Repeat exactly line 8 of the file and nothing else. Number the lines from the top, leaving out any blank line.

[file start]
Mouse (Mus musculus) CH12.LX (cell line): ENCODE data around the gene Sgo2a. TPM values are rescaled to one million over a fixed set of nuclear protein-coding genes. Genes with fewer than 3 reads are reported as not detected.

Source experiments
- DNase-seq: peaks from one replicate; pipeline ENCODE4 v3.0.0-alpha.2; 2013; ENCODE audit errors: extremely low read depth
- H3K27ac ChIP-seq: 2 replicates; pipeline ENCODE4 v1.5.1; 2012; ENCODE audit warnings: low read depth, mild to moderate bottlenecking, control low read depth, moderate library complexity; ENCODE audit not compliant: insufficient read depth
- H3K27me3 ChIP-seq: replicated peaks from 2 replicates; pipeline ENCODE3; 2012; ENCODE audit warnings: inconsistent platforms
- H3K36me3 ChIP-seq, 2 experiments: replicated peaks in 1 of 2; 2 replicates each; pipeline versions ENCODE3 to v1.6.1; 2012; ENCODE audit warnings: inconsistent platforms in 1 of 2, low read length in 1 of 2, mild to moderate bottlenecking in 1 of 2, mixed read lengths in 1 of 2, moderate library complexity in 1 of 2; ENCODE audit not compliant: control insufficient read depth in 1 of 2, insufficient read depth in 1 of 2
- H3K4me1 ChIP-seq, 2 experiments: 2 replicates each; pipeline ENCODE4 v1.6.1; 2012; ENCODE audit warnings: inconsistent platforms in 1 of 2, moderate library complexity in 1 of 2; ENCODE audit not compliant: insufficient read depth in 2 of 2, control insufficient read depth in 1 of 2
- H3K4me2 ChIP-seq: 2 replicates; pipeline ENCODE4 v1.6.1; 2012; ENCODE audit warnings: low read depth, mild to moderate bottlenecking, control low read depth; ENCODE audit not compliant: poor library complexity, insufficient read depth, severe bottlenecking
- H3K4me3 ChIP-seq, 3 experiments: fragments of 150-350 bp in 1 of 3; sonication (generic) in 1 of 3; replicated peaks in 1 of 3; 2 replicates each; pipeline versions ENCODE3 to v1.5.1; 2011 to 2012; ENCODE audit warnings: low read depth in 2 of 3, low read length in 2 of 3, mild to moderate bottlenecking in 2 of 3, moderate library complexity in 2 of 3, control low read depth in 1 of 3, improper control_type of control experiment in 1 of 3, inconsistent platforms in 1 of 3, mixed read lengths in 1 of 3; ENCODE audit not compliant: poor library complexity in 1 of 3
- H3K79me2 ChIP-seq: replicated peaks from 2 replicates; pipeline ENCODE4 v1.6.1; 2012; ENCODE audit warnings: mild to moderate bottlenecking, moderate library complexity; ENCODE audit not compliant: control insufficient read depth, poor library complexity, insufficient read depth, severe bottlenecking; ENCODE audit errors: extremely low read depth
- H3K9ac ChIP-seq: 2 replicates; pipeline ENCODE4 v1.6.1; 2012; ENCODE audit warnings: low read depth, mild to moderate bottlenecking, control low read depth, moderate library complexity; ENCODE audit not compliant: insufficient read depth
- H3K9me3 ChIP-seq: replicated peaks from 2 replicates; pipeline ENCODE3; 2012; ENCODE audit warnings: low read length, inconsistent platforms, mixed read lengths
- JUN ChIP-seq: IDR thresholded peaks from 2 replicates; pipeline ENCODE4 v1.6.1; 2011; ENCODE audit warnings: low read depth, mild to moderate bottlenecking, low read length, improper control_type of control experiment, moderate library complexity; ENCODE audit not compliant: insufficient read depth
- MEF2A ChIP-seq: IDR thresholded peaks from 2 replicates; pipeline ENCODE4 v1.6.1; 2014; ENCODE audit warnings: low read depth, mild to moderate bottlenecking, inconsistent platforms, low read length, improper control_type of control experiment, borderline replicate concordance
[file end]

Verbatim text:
- H3K4me2 ChIP-seq: 2 replicates; pipeline ENCODE4 v1.6.1; 2012; ENCODE audit warnings: low read depth, mild to moderate bottlenecking, control low read depth; ENCODE audit not compliant: poor library complexity, insufficient read depth, severe bottlenecking